Grab the local road map (which shows most of the Landhuizen) and take an automobile adventure around this colorful island to discover these architectural gems. One cannot be less than thoroughly enthralled by the grandeur of these historic heritage houses.
Throughout this beautiful island lie dozens of scattered houses, uniquely built, varying in size and contrasting states of both remarkable renovation and eerie dilapidation. Dating back as far as the early 17th century to as late as the 19th century, these were the houses of the landowners, and formed the epicenter of their plantation/farms.
The Landhuizen (plantation houses) were built from coral with brick and stone details. Surrounding the main house were the slave huts and storage houses. They were situated mostly on hilltops so that lands, workers, and neighboring houses were within sight. Not to mention catching a cool breeze. The high saddle roofs built with Dutch tile were designed to serve the purpose of both catching and collecting much needed rain water.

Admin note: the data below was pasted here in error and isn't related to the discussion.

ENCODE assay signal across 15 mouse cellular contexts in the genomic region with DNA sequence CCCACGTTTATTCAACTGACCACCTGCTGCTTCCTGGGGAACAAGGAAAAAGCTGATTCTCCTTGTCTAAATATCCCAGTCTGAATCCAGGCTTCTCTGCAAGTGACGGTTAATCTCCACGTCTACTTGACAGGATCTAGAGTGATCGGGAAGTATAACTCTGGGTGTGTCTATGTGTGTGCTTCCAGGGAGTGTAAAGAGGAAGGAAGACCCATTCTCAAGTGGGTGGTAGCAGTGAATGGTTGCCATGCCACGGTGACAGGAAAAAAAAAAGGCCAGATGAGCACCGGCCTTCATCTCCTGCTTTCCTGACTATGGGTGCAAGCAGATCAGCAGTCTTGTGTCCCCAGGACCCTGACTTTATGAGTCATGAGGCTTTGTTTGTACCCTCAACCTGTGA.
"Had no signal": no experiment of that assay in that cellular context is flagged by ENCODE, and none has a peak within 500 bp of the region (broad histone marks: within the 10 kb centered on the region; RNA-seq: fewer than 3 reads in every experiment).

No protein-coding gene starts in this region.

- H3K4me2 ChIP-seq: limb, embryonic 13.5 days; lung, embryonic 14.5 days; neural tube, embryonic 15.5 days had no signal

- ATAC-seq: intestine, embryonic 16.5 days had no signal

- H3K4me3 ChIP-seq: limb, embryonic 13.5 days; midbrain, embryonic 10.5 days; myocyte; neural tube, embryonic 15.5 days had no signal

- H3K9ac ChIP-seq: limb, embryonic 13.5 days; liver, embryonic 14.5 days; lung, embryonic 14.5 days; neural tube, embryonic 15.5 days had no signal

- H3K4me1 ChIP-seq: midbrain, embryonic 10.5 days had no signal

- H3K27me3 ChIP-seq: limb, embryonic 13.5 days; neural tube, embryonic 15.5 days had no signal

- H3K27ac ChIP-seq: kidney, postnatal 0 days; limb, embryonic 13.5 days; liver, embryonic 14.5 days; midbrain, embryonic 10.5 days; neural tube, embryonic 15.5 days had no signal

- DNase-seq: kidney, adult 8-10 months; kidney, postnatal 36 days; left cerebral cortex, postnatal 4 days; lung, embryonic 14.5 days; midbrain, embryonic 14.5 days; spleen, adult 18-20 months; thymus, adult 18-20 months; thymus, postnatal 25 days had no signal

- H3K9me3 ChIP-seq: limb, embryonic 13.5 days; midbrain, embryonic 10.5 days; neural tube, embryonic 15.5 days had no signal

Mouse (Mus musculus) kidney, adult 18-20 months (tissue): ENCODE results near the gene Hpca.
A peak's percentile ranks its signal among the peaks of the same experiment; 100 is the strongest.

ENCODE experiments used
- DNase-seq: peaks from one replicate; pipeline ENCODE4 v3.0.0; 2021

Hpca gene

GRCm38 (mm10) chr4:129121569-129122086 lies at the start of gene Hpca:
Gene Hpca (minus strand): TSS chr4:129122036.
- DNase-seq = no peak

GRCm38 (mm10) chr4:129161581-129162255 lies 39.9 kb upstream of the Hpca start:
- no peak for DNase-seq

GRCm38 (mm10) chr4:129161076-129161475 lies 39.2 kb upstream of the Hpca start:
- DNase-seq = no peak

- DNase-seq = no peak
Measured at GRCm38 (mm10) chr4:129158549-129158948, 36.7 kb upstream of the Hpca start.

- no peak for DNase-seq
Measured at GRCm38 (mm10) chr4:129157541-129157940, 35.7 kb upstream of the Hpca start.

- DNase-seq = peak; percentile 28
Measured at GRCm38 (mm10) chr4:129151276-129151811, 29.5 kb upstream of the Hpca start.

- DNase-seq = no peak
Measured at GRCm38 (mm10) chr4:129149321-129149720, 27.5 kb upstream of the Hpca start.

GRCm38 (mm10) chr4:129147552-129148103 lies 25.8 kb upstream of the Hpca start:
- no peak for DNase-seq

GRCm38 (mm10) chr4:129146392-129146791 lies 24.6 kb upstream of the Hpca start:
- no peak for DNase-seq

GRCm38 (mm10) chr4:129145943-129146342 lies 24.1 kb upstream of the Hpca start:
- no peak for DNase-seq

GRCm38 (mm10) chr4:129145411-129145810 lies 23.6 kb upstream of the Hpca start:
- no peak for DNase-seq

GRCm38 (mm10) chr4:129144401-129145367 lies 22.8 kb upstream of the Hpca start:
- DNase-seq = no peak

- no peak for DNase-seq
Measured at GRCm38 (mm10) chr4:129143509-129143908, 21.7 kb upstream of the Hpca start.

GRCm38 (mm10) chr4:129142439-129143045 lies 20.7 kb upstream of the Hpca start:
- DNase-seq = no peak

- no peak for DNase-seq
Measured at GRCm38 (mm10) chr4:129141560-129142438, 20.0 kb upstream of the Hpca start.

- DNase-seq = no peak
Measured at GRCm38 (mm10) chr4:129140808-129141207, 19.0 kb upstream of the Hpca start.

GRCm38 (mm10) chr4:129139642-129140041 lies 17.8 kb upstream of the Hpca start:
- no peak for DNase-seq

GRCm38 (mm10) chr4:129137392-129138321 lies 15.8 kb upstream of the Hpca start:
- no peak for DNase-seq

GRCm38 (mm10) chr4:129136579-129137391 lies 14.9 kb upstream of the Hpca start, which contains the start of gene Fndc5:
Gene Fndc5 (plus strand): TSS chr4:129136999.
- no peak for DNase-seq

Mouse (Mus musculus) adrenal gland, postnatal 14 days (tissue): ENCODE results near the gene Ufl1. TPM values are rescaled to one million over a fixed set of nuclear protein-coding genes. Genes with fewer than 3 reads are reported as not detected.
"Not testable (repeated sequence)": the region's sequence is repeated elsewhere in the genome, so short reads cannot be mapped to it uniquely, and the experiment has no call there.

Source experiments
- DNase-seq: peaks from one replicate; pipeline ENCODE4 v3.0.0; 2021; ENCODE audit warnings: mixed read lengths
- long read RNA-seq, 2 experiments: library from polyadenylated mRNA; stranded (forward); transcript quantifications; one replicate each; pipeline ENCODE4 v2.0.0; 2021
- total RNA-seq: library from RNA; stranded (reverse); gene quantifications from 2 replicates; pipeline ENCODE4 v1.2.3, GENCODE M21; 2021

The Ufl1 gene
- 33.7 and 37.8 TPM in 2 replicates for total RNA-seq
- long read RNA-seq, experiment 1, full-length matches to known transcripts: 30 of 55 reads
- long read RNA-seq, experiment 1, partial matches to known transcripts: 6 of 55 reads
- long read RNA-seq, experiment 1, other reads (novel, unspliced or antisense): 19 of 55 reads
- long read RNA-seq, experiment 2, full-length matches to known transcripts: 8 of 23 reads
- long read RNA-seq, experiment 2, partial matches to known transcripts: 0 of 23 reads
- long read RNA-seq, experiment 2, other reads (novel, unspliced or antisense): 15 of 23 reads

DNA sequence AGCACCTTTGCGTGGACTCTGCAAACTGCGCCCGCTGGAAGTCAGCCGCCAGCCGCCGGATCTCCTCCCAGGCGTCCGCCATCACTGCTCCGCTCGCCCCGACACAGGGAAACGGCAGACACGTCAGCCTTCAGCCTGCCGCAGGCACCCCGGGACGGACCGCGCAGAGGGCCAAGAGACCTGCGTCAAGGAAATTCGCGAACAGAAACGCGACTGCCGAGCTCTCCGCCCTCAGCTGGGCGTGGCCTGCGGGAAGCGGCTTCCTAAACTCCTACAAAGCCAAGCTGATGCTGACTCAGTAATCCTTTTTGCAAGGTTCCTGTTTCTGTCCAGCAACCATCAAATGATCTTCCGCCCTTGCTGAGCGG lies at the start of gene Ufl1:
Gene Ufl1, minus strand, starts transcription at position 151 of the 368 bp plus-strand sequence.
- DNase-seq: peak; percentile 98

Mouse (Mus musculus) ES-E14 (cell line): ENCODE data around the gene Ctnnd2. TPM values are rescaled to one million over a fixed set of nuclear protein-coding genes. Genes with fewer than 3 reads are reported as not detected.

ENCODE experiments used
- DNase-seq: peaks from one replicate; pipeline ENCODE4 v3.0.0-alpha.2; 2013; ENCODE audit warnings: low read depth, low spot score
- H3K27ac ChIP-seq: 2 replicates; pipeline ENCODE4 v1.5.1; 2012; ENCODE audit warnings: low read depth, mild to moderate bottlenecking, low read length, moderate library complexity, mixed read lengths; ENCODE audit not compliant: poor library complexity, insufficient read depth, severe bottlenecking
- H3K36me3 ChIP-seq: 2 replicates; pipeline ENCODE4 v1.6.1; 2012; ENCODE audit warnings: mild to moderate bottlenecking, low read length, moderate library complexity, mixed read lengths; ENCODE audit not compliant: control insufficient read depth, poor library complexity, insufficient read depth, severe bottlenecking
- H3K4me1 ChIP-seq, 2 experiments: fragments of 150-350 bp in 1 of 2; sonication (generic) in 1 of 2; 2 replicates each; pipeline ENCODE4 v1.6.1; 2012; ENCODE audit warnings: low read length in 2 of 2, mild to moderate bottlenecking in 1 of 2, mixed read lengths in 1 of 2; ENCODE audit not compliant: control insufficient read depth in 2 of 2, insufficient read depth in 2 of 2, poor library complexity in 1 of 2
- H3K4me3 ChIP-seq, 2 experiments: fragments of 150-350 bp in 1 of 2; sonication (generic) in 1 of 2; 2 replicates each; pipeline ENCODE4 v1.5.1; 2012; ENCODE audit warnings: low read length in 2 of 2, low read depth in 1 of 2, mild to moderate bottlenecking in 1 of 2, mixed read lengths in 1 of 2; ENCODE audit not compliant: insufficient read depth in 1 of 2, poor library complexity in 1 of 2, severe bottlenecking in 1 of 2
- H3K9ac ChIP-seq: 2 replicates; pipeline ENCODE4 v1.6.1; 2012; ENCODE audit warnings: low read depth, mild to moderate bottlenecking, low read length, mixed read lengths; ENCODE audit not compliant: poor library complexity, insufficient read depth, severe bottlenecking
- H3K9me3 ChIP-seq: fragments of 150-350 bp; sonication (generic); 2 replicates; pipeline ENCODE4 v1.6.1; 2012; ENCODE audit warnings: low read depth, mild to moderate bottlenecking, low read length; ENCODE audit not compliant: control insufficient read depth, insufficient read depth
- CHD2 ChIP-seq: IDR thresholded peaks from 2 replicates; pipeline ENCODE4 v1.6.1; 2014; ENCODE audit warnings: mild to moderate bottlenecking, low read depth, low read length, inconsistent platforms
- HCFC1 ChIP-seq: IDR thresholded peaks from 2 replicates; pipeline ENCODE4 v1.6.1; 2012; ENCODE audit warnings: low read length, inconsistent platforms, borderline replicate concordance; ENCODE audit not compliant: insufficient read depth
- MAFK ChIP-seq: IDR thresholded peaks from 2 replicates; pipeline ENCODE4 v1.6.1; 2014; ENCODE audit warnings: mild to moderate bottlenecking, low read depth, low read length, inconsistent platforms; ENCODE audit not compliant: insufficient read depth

Most of the slave houses that surrounded the property are long gone, but many of the Landhuizen are still standing and serve a vast array of functions. Brilliantly painted in a rainbow of bright hues and ornate in nature, these exquisitely renovated beauties now serve as private homes, boutique hotels, restaurants, rehabilitations centers, law offices, art galleries and museums.
For example, Landhuis Jan Thiel which is ideally located and has been renovated to beyond its original splendor in a five year project of passion by Dutch Lawyer Leo Spigt, has recently been converted into a spectacular heritage guesthouse run by his nephew/chef Boris Zwierink and wife Lieve. Even in short notice Boris can cook you up one of his magical mouthwatering Mediterranean meals to be served on their beautiful candlelit private terrace in a historical, luxurious environment that will take you a step back into Curaçao history.